LONDON — After playing a key role in responding to the global banking crisis, European leaders head to Washington for a big global financial summit later this week with newfound confidence in their dealings with the United States, a vague set of principles and only a few specific reforms in their briefcases. French President Nicolas Sarkozy, who has publicly criticized U.S. officials for financial decisions such as letting Lehman Brothers fail, hopes the summit will secure his legacy as an influential player on the world stage before France hands off the rotating European Union presidency to the Czech Republic in January.
Last week, he called for a follow-up to the two-day Washington summit, which begins Friday, within 100 days. But experts say reform of global financial regulation will be neither quick nor easy due to the complexity of the issues, the number of global players with a stake in the process, and the change of administrations in Washington. President-elect Barack Obama has said he won't attend. Sarkozy and European leaders would like to build on the momentum they gained in crafting bank-bailout programs that served as models for U.S. reforms. But the four principles on which they agreed are vague, due to the difficulty in melding the positions of France and other countries that seek tight regulation, with that of Britain, which wants to avoid unduly restrictive positions.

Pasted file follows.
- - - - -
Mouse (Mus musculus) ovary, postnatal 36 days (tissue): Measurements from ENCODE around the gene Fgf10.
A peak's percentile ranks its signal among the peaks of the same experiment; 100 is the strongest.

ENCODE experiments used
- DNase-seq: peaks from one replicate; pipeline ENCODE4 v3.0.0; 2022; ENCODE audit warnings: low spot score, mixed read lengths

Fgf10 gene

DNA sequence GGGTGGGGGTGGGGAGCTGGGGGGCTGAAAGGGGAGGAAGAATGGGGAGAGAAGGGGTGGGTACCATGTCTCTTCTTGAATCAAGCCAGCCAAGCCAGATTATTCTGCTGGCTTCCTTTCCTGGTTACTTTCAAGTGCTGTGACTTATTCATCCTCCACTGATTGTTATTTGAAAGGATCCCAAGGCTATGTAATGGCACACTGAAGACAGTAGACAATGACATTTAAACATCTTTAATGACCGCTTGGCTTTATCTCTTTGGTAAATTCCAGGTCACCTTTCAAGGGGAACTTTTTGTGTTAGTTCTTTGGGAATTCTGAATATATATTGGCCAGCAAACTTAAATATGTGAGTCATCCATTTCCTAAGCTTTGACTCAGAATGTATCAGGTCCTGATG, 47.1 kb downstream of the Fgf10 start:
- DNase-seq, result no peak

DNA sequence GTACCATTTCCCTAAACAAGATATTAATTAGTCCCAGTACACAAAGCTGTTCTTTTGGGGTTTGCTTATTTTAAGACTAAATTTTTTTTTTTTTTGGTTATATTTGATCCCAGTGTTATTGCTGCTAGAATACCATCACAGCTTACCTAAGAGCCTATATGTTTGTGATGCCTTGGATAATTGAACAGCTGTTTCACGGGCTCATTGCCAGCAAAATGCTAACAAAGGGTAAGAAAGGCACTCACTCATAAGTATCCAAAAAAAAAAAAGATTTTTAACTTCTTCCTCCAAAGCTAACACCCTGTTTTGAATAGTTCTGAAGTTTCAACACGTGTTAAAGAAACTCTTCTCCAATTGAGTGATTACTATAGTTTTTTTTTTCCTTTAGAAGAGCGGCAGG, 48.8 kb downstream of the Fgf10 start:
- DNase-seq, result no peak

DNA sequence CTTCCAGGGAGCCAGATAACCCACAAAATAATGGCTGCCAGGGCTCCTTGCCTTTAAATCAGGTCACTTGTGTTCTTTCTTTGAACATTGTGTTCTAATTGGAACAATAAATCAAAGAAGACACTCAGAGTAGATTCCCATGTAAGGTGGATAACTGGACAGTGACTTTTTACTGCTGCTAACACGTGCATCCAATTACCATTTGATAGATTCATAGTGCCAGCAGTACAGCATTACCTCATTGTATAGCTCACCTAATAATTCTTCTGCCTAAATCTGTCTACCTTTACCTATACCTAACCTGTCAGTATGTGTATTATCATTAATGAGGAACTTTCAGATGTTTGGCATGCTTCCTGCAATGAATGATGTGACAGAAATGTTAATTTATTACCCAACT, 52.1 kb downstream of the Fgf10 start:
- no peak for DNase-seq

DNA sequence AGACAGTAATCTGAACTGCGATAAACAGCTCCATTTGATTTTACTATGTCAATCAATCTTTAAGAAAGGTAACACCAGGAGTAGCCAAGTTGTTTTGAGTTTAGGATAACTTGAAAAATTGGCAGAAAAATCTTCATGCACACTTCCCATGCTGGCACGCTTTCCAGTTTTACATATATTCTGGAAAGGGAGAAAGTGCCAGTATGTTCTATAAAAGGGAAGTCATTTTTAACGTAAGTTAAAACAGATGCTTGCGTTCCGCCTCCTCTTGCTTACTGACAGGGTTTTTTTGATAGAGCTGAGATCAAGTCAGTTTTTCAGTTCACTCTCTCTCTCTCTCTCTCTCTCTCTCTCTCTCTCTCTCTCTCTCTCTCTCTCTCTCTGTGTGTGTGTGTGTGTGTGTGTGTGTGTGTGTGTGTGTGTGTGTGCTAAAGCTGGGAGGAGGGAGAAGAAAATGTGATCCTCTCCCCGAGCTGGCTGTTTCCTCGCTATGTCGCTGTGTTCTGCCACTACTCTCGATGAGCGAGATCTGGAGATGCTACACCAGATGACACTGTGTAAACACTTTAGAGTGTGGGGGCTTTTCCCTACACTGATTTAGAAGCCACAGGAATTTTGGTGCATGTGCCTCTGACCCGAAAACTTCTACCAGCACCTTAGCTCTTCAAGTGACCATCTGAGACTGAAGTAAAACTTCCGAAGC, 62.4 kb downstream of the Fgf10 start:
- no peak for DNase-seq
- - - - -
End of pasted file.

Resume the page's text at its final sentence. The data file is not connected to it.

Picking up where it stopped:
The four principles:
- No financial institution, no market segment and no jurisdiction must escape proportionate and adequate regulation or at least oversight